Whether you tweet under your true identity, under a pseudonym, or some combination thereof makes no difference to me. Either way your reputation is based upon the content you produce, and to a lesser extent, the way you go about producing it. @Kiddynamiteblog (etc) didn’t get invited to go speak with Treasury Department officials last year for nothing. You’re probably not reading this right now because I’m some famous “big name.” I’m not going to get into it here since I’ve beat it to death elsewhere, but I cannot stress it enough: if you don’t realize that anyone who tweets (or blogs, or generally publicly states his/her opinion) has a reputation at stake, then I’m probably not going to end up following you.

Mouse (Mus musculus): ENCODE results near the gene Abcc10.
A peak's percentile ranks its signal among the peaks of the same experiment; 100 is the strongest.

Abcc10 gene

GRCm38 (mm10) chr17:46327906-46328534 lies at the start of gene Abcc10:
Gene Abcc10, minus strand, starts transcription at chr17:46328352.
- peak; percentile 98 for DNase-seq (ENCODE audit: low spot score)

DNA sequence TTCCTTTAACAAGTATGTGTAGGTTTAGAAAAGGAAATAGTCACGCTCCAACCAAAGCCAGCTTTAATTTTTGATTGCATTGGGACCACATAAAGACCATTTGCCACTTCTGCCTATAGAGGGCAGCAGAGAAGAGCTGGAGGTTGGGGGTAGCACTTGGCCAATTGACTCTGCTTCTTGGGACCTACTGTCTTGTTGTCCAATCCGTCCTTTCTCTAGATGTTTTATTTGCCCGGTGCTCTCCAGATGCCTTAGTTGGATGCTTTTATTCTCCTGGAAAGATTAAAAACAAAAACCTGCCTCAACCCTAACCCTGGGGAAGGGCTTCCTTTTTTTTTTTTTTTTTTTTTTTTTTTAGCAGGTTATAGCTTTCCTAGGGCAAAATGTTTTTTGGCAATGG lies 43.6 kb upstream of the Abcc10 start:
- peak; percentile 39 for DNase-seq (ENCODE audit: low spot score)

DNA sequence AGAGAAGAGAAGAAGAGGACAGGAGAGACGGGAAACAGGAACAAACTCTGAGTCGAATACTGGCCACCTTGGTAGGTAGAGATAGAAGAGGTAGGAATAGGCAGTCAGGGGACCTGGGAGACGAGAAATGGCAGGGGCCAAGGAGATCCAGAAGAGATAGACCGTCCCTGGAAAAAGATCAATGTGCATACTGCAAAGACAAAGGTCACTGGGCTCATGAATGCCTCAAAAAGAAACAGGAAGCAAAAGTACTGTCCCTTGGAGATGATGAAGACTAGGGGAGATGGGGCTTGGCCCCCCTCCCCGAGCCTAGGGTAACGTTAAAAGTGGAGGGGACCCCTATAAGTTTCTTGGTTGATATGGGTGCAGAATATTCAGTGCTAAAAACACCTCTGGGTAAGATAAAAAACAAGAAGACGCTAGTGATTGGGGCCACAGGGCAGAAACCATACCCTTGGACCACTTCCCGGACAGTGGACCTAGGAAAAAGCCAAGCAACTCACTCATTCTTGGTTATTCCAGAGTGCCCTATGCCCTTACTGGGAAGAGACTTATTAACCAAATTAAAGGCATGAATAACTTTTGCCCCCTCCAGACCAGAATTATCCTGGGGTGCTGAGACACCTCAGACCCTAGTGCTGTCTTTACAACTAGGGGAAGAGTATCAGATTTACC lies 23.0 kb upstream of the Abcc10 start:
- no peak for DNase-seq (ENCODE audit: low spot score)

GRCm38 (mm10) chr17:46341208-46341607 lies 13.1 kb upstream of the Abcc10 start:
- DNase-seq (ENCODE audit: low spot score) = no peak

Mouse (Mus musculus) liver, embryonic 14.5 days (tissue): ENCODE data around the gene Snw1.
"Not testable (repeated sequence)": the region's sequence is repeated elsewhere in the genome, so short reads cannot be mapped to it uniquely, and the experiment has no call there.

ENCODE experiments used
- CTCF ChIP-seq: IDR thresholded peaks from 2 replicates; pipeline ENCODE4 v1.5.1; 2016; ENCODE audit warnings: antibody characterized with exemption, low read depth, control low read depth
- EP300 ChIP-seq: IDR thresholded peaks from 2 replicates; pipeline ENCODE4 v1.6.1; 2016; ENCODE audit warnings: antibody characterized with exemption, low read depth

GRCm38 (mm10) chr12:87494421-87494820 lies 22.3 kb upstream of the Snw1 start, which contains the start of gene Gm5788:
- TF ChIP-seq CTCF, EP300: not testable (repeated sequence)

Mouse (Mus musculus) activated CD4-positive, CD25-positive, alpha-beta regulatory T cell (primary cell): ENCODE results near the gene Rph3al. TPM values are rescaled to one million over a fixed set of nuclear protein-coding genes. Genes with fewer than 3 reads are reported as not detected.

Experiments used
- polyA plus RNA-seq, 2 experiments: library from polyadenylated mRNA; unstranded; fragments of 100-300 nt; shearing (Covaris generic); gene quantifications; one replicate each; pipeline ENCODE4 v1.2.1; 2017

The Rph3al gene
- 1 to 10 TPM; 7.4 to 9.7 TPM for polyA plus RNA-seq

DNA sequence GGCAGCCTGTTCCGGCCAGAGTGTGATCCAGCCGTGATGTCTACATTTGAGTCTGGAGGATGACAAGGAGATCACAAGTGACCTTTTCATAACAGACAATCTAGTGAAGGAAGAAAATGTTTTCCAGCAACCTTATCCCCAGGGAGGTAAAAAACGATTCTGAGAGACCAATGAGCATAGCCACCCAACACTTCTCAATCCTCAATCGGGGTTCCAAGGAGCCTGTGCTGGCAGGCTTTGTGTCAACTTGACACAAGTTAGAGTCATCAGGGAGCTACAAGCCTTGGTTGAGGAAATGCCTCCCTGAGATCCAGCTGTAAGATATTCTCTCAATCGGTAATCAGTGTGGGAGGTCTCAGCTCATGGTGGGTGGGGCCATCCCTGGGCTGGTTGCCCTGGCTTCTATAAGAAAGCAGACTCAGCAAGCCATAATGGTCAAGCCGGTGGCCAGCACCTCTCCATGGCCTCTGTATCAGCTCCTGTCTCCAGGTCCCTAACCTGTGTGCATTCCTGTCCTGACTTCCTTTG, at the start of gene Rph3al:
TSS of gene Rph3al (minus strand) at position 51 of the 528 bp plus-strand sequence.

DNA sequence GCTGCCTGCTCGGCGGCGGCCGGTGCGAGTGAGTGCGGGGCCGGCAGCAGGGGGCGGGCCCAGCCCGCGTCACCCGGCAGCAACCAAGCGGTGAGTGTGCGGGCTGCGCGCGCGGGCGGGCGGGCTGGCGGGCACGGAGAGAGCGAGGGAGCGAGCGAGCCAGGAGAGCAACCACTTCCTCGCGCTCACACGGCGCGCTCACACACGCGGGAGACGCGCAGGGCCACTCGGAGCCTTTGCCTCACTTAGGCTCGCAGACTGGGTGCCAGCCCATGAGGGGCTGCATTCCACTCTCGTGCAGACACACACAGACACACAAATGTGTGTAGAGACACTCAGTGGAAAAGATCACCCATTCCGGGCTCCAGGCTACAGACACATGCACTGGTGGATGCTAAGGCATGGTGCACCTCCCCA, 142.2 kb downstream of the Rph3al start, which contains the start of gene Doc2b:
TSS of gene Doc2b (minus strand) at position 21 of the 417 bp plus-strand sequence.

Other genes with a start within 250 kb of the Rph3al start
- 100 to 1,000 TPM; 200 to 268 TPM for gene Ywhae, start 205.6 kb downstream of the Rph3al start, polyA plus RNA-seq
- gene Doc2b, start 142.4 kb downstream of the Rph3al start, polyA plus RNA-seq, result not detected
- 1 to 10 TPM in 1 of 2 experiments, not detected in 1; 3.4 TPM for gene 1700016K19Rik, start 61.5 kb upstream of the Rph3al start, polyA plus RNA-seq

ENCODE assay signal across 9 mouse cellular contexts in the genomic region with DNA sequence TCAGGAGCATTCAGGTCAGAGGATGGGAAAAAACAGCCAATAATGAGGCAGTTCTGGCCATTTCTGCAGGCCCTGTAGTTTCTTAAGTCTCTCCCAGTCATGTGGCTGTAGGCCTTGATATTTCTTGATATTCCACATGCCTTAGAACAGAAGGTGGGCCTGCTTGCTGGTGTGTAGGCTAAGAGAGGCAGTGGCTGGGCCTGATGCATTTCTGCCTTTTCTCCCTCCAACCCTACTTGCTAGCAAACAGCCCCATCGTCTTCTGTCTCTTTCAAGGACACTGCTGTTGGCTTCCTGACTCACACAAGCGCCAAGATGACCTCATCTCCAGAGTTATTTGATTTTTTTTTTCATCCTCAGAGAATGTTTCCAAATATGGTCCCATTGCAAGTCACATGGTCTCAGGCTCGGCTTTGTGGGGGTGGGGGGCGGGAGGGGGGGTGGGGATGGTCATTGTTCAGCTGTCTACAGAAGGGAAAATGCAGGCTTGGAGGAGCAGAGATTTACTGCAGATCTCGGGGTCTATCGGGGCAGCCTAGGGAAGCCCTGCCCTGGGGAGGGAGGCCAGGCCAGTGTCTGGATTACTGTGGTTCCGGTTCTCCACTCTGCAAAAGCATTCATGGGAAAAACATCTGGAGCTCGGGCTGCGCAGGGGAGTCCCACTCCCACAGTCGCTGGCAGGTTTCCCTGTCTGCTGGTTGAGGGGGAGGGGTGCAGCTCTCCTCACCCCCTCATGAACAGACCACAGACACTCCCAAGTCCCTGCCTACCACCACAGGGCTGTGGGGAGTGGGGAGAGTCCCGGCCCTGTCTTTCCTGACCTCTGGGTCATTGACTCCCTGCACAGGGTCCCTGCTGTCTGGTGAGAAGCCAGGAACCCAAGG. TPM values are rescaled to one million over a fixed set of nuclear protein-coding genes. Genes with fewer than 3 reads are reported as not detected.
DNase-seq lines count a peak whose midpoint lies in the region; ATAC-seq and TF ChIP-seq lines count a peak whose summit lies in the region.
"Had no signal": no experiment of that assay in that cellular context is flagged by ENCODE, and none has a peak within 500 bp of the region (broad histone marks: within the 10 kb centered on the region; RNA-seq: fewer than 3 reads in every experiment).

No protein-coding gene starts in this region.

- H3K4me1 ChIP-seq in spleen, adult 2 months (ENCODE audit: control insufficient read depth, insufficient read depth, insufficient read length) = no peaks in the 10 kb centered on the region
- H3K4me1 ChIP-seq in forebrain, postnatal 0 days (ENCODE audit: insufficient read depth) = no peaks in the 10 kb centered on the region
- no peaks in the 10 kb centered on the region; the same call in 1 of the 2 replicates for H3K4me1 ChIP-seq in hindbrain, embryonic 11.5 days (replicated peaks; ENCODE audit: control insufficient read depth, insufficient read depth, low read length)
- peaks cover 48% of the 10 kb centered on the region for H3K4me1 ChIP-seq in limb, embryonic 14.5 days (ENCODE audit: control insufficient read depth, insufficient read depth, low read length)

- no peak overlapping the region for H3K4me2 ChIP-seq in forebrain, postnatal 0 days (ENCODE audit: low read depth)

Which gets me to my last point: If you aren’t going to stand behind what you say, tweet, whatever, don’t freaking say it. I’ve gone through a bunch of my old tweets, and I’ve said some pretty stupid, short-sighted stuff that in hindsight, I’d like to take back. But I said it, and so it remains, as it should, in my opinion.
That is all.